MDS operates as a highly diversified corporate retail broker in Portugal and includes MDS Auto, which specialises in the motor industry and is engaged in partnership with Caeteno group, a large auto and bus manufacturer that also manages numerous car dealerships throughout the Iberian peninsula; MDS Affinity, which sells insurance products to professional and industry groupings;MDS Seguros Continente, an insurance broker that distributes its products through a chain of hyper markets operated by Sonae and is serviced online and through a call centre; HighDome PCC, a protected cell captive insurer based in Malta,  which rents out cells to companies; and Herco, a risk consulting firm and wholesale broking operation that was launched last year.

“So, we have a portfolio of diversified lines of business that allows us to grow and service a broad range of needs for our clients in Portugal,” Fonseca says.

In 2009, the Suzano Group acquired a 49.99% stake in MDS Holdings, the parent company that owns both MDS Brazil and MDS Portugal. This was nearly a decade after MDS had first established a presence in Brazil through a partnership arrangement with Lazam, a local corporate broker owned by the Suzano Group.

Brazil and Africa

The initial driver was to help MDS’s clients in Portugal to develop their business in that country. The arrangement was made more permanent in 2002 when MDS took a 45% stake in Lazam, rebranding the business MDS-Lazam. Since then the revenue generated by the business has grown from Real1.8m ($897,021) to Real70m in 2012.

MDS Portugal, which employs 430 people and has 12 offices across the country, mainly operates as a corporate broker with a strong presence in the in the Brazilian employee benefits and corporate affinity  markets.

More recently, MDS has been focusing on the increasing opportunities presented by the Lusophone (Portuguese-speaking) trading triangle of Brazil, Portugal and two of the latter=92s former African colonies, Angola and Mozambique. Portuguese, Fonseca says, is the fourth most widely spoken language in the world. While MDS has been active in the southern African region for the past three years, the company only established MDS Angola, a 50-50 joint-venture with a local partner (which, for Fonseca, is a critical success factor in African markets), last year.

The company is creating an awareness of MDS and of the benefits of insurance in Angola by organising risk management conferences for the energy (Angola is the second-largest oil producer in Africa after Nigeria) and mining industries The company also works with the local insurance companies and the
regulatory authorities.

“Angola is a natural market for us. It is Portuguese-speaking, a fast-growing economy and an expanding insurance market. It is also a country that has a historical relationship with Portugal. The Angolan market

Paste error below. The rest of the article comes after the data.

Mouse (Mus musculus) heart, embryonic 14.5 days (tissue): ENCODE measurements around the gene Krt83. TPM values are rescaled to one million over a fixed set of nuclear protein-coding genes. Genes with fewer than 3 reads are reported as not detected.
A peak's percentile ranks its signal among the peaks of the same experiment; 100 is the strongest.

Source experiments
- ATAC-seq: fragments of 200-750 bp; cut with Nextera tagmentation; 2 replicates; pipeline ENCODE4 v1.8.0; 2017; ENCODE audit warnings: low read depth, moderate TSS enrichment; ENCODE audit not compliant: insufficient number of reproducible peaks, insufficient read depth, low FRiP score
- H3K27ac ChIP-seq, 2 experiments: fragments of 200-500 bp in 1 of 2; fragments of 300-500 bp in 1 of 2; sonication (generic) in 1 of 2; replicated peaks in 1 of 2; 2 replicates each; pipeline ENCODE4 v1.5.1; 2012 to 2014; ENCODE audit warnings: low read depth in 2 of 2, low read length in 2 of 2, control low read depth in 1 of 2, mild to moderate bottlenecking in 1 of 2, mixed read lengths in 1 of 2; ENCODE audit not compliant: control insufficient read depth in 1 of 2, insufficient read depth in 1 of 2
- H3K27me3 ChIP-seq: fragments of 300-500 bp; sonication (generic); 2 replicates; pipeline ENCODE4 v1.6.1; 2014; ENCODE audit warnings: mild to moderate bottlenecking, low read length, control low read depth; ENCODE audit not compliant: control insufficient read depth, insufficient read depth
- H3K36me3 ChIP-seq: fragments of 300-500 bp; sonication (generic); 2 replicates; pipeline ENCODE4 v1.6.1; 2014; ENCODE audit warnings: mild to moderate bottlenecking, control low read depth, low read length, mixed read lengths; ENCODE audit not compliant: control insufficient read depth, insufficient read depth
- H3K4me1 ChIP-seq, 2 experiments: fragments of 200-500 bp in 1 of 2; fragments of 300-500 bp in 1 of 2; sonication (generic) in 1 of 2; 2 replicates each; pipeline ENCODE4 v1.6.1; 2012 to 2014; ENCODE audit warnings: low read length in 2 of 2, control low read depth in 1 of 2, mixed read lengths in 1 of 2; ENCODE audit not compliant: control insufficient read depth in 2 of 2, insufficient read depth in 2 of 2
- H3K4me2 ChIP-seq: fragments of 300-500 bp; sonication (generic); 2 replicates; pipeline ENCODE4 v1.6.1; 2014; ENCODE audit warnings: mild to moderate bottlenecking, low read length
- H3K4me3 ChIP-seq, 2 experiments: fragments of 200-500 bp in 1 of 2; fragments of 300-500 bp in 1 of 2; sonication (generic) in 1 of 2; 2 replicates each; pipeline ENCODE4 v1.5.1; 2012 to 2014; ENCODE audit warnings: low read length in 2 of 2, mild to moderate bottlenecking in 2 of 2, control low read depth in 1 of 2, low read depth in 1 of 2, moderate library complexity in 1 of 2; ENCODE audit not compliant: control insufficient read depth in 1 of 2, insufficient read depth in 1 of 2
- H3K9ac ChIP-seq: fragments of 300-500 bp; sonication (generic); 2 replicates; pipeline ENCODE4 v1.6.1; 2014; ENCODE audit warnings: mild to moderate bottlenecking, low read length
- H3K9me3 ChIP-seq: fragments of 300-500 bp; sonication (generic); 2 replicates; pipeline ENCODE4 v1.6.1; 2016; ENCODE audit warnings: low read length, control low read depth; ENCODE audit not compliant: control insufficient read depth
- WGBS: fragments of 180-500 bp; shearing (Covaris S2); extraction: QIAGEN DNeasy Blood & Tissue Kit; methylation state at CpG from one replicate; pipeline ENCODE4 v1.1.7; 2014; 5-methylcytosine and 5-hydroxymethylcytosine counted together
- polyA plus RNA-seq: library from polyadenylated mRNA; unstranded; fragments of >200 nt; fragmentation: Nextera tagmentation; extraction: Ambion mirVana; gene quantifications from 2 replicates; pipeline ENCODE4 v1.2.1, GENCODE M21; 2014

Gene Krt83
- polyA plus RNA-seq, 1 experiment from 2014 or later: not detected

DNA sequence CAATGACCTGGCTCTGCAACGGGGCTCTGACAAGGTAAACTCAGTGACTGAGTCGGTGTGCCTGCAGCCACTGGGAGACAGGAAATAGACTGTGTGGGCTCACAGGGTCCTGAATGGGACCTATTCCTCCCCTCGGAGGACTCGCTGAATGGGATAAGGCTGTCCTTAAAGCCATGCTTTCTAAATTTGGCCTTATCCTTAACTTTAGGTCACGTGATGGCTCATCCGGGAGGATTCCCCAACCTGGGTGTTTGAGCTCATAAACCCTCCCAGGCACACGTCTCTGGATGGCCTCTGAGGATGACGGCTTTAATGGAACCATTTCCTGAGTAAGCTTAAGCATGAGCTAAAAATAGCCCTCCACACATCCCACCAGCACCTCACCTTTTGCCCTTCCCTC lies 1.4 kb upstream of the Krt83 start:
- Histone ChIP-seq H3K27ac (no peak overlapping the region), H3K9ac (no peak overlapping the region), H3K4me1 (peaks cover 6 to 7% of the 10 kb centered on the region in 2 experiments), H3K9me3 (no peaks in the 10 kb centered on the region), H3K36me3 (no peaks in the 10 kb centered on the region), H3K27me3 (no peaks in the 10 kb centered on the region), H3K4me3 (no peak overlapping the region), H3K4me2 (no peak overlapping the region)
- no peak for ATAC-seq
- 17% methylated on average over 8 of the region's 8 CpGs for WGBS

recognises the need for insurance expertise and consulting services. We believe MDS can assist in that regard.”

In Africa, MDS’s focus is on Angola and Mozambique. Other former Portuguese colonies in the region are Cape Verde, Guinea-Bissau, Sao Tome and Principe. Unlike in Angola, MDS for the moment is servicing the Mozambique market from Portugal. “We have teams travelling back and forth and our objective is to provide a full service offering in both Angola and Mozambique. There are substantial investments from Portugal, Brazil and China into these two countries. Our plan is to leverage all of those opportunities and we are aware there must be a specific ‘African flavor’ in our service offerings. There is a strong relationship between Angola, Mozambique, Portugal and Brazil because they are all part of the same Lusophone commonwealth.”

Part of this African perspective is not to position MDS as only the broker for Portuguese and Brazilian investment into Anglo or Mozambique. “Our vision is to play a key role in the local market and become the main Angolan broker.” In a related development, MDS has recently set-up a Chinese desk and recruited a Chinese insurance executive. “This is to help us develop the business with the Chinese community. Chinese investment is very strong in Africa, particularly in Angola and Mozambique.”

BrokersLink

MDS’s emphasis on the Lusophone markets is complemented by the increasing importance that Fonseca attaches to the BrokerLink network to provide a global service to clients based outside of the Lusophone territories.

Indeed, Fonseca has devoted a huge amount of time and energy to promoting BrokersLink. With Fonseca as the driving force, BrokersLink was first launched in 2004 as a European regional network for a number of Portuguese, Spanish and French insurance brokers at MDS’s headquarters in Porto.